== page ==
In most cases a will is revocable at any time. Mutual wills are an exception to this rule in that 2 individuals (usually husband and wife) can agree how they will dispose of their property after death and execute mutual wills in pursuance of that agreement. On the death of the first individual the property of the survivor is held on an implied trust for the beneficiaries named in the will of the survivor. The survivor can alter his will but if he does his personal representatives take the property subject to the trust.
Charles and Others v Fraser August 2010
In this first case somewhat unusually it was not husband and wife but two sisters who were found to have made mutual Wills. Then carry on by saying despite lack of evidence in the solicitors file the Judge decided in this case that the sisters had intended their Wills to be mutual. Accordingly changes in the survivor’s Will after the death of the first sister, even though not affecting the deceased’s side of the family, were of no effect.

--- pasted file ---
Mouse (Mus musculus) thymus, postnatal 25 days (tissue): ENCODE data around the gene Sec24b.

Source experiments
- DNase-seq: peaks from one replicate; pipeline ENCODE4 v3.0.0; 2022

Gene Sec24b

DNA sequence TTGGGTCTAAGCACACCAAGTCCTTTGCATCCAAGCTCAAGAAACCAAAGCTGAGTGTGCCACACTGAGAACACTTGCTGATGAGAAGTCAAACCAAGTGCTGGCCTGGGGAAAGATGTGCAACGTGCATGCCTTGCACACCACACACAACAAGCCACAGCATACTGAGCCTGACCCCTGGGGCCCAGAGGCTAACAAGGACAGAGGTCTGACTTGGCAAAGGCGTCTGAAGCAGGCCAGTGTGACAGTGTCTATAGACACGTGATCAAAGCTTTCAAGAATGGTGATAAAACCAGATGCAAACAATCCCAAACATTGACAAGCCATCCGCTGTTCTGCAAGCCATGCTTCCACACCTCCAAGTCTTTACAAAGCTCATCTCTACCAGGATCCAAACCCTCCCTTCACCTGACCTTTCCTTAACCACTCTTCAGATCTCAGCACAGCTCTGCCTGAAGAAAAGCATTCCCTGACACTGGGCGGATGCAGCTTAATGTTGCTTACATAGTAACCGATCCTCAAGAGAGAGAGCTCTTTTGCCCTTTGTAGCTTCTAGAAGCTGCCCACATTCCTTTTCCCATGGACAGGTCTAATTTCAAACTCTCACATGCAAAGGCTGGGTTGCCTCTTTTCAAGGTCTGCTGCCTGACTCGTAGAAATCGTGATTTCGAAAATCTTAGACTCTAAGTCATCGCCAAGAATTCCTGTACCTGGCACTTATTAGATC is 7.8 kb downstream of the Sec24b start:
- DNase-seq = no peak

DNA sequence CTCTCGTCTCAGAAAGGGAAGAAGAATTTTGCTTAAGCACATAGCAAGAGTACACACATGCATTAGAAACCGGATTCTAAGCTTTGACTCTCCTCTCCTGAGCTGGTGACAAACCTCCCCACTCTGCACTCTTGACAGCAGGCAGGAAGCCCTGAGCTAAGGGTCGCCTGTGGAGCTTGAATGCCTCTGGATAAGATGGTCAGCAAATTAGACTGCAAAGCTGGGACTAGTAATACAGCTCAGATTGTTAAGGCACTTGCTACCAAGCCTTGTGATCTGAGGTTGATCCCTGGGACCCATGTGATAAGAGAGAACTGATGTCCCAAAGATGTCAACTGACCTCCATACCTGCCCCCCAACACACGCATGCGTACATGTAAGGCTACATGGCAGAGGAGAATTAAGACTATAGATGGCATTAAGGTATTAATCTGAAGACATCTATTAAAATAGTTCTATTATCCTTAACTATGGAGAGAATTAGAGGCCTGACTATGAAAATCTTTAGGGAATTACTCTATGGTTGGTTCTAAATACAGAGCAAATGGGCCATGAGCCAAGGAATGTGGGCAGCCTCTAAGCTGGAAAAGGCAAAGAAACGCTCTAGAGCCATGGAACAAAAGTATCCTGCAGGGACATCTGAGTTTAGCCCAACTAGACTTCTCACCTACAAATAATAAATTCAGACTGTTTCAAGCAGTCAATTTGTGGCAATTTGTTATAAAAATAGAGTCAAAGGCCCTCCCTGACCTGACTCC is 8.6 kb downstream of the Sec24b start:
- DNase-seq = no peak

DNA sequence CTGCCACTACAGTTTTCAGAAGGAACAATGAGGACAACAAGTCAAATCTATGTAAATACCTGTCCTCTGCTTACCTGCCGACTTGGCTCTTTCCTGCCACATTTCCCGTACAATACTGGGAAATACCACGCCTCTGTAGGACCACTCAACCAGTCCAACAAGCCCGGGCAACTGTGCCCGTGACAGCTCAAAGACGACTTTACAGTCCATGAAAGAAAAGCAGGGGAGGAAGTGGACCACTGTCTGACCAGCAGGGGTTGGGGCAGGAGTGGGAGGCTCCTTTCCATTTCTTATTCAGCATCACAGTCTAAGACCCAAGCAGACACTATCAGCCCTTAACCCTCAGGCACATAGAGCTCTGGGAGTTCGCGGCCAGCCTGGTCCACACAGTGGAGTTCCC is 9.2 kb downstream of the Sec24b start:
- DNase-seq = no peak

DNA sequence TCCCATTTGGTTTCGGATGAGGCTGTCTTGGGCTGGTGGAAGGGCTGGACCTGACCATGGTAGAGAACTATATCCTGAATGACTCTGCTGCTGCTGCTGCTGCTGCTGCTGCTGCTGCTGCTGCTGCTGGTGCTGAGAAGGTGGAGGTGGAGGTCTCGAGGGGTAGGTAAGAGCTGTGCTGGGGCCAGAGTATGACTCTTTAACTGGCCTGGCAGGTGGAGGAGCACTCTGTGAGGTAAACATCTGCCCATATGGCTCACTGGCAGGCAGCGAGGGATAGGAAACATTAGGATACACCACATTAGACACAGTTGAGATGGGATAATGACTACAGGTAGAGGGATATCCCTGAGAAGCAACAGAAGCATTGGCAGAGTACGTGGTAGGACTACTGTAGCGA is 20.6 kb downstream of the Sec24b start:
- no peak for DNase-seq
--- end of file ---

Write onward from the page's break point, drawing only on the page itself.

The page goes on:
Fry v Desham Smith
It was said that a husband and wife had left mutual Wills. There appeared to be little or no evidence that the wife had actually given instructions for a Will. Nevertheless, the court seemed to want to ensure in a case such as this where there were step parents and step children that the “right people” should inherit. Accordingly the court held that on the first death an irrevocable trust was created which had the effect of defeating later Wills made in favour of the Claimant.
For many years solicitors were under the impression that if they wished to make mutual Wills they would express the fact that they were mutual in the body of the Will. Now the opposite appears to be true in that if a husband and wife make mirror Wills then a good solicitor will put in an express provision saying that there is no intention to make a mutual Will (unless of course that is the intention). What this does mean is that where mirror Wills were made if the survivor changes his or her Will after the first death to disinherit some of the people who would have originally benefitted from their Will then those people have better prospects of challenging the new Will than they had before these two cases were decided. For more information, particularly if you are one of those people disinherited by a changed Will or if you are concerned that you may be caught by this trap, please contact us.